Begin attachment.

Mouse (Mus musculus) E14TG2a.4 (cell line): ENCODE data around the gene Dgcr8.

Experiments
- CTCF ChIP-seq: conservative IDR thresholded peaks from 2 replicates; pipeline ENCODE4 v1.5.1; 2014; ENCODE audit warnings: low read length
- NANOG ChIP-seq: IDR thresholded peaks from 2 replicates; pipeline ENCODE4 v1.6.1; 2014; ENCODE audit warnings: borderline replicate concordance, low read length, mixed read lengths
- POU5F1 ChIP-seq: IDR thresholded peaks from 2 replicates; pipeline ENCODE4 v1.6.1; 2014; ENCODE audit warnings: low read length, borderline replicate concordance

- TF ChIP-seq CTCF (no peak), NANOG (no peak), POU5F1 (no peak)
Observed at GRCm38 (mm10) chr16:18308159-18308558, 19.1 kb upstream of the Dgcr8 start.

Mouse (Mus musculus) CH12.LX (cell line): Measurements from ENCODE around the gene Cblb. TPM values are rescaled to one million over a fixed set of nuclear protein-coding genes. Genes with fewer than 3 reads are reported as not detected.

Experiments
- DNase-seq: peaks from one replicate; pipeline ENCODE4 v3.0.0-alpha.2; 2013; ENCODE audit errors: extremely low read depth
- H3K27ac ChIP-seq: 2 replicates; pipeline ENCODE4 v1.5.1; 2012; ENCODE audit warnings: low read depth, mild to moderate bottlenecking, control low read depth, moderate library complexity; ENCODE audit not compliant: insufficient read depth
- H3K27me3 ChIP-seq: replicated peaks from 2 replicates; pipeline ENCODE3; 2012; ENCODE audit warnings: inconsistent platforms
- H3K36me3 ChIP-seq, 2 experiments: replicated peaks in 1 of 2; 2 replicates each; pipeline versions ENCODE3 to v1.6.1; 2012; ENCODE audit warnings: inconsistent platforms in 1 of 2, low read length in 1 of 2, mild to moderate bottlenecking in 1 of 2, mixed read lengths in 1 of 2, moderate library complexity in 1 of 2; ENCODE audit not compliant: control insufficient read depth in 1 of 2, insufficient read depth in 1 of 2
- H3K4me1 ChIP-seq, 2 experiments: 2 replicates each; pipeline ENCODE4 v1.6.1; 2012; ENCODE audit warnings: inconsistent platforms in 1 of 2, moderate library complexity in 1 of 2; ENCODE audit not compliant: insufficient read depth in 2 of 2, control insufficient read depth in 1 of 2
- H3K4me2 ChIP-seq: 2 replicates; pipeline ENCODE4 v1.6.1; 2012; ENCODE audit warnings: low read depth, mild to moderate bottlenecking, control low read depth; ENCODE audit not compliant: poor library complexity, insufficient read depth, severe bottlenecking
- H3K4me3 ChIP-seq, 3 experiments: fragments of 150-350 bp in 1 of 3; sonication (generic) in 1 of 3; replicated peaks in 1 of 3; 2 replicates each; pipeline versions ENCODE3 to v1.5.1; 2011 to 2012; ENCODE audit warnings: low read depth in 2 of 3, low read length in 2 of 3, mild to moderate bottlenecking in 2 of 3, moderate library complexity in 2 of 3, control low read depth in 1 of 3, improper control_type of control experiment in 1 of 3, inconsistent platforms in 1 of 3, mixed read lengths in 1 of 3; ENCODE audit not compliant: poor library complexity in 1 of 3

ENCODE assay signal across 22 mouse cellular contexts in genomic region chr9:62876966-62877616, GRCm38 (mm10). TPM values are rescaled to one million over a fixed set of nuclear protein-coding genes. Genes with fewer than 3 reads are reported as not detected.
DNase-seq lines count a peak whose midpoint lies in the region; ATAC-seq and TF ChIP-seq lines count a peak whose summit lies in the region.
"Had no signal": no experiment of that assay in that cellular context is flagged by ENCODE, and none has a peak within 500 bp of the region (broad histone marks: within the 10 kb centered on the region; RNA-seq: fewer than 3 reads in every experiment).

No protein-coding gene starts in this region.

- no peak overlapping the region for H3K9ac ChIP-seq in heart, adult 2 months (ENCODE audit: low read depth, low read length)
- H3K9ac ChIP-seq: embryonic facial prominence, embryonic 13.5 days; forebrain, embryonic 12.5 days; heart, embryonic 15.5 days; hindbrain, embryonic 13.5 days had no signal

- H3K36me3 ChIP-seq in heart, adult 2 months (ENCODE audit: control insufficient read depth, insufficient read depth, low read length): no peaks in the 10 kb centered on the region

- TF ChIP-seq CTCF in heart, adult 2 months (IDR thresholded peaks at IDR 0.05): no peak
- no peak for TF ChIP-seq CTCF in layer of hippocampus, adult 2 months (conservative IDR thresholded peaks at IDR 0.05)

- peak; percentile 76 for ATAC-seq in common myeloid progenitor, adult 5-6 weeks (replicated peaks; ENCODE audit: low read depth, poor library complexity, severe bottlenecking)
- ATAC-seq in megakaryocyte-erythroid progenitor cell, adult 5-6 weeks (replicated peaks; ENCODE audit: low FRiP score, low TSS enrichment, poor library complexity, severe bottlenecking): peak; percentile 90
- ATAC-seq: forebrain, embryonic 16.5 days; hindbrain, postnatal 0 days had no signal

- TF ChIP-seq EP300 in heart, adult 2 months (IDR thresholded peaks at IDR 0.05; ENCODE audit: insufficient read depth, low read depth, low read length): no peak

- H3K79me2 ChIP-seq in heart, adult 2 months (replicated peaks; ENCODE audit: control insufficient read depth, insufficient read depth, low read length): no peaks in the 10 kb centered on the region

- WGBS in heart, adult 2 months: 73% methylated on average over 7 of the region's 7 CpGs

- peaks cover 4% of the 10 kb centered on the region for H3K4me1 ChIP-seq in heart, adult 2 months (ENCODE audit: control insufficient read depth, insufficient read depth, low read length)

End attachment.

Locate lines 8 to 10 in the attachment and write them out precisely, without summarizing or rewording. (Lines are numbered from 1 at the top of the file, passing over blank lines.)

Mouse (Mus musculus) CH12.LX (cell line): Measurements from ENCODE around the gene Cblb. TPM values are rescaled to one million over a fixed set of nuclear protein-coding genes. Genes with fewer than 3 reads are reported as not detected.

Experiments
- DNase-seq: peaks from one replicate; pipeline ENCODE4 v3.0.0-alpha.2; 2013; ENCODE audit errors: extremely low read depth